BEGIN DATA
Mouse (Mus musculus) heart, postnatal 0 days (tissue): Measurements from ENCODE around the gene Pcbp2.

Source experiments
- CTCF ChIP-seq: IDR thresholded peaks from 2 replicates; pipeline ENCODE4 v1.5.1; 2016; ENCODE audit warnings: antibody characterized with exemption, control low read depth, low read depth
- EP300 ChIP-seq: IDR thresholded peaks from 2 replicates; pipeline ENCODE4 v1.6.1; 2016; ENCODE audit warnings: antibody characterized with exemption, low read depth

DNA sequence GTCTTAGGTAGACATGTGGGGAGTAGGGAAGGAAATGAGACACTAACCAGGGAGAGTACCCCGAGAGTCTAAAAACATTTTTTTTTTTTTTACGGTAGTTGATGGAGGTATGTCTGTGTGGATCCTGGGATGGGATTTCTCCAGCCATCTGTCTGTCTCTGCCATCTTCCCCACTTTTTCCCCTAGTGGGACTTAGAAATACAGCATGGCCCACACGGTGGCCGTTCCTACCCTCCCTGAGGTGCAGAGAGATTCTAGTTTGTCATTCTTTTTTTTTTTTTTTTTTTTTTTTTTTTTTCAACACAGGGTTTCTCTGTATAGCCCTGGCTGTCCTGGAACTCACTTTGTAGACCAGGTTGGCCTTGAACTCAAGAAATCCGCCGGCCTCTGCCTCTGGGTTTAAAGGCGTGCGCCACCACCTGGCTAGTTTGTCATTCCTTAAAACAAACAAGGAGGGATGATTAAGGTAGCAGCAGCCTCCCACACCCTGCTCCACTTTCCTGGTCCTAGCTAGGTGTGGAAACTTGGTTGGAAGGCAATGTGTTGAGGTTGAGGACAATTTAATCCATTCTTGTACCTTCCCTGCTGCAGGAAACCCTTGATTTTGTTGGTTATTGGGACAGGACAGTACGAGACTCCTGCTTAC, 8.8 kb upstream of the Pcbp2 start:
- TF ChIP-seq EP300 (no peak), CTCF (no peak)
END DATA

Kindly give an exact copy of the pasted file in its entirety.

Mouse (Mus musculus) heart, postnatal 0 days (tissue): Measurements from ENCODE around the gene Pcbp2.

Source experiments
- CTCF ChIP-seq: IDR thresholded peaks from 2 replicates; pipeline ENCODE4 v1.5.1; 2016; ENCODE audit warnings: antibody characterized with exemption, control low read depth, low read depth
- EP300 ChIP-seq: IDR thresholded peaks from 2 replicates; pipeline ENCODE4 v1.6.1; 2016; ENCODE audit warnings: antibody characterized with exemption, low read depth

DNA sequence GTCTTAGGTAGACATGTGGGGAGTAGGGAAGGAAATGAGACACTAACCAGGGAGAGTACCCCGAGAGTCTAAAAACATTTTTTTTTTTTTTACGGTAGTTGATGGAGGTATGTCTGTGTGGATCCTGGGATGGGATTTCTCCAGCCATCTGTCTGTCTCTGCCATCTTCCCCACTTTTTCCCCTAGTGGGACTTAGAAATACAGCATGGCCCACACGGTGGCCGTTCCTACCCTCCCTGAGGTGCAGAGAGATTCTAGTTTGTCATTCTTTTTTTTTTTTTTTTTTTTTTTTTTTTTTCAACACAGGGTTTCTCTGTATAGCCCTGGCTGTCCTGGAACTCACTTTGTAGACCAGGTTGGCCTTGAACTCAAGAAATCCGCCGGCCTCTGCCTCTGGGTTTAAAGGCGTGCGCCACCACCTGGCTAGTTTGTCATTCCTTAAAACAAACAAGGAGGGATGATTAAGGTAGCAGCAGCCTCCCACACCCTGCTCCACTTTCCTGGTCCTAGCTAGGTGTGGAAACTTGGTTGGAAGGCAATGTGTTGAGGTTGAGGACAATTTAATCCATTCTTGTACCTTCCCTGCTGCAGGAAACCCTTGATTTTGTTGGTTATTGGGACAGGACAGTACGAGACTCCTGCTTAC, 8.8 kb upstream of the Pcbp2 start:
- TF ChIP-seq EP300 (no peak), CTCF (no peak)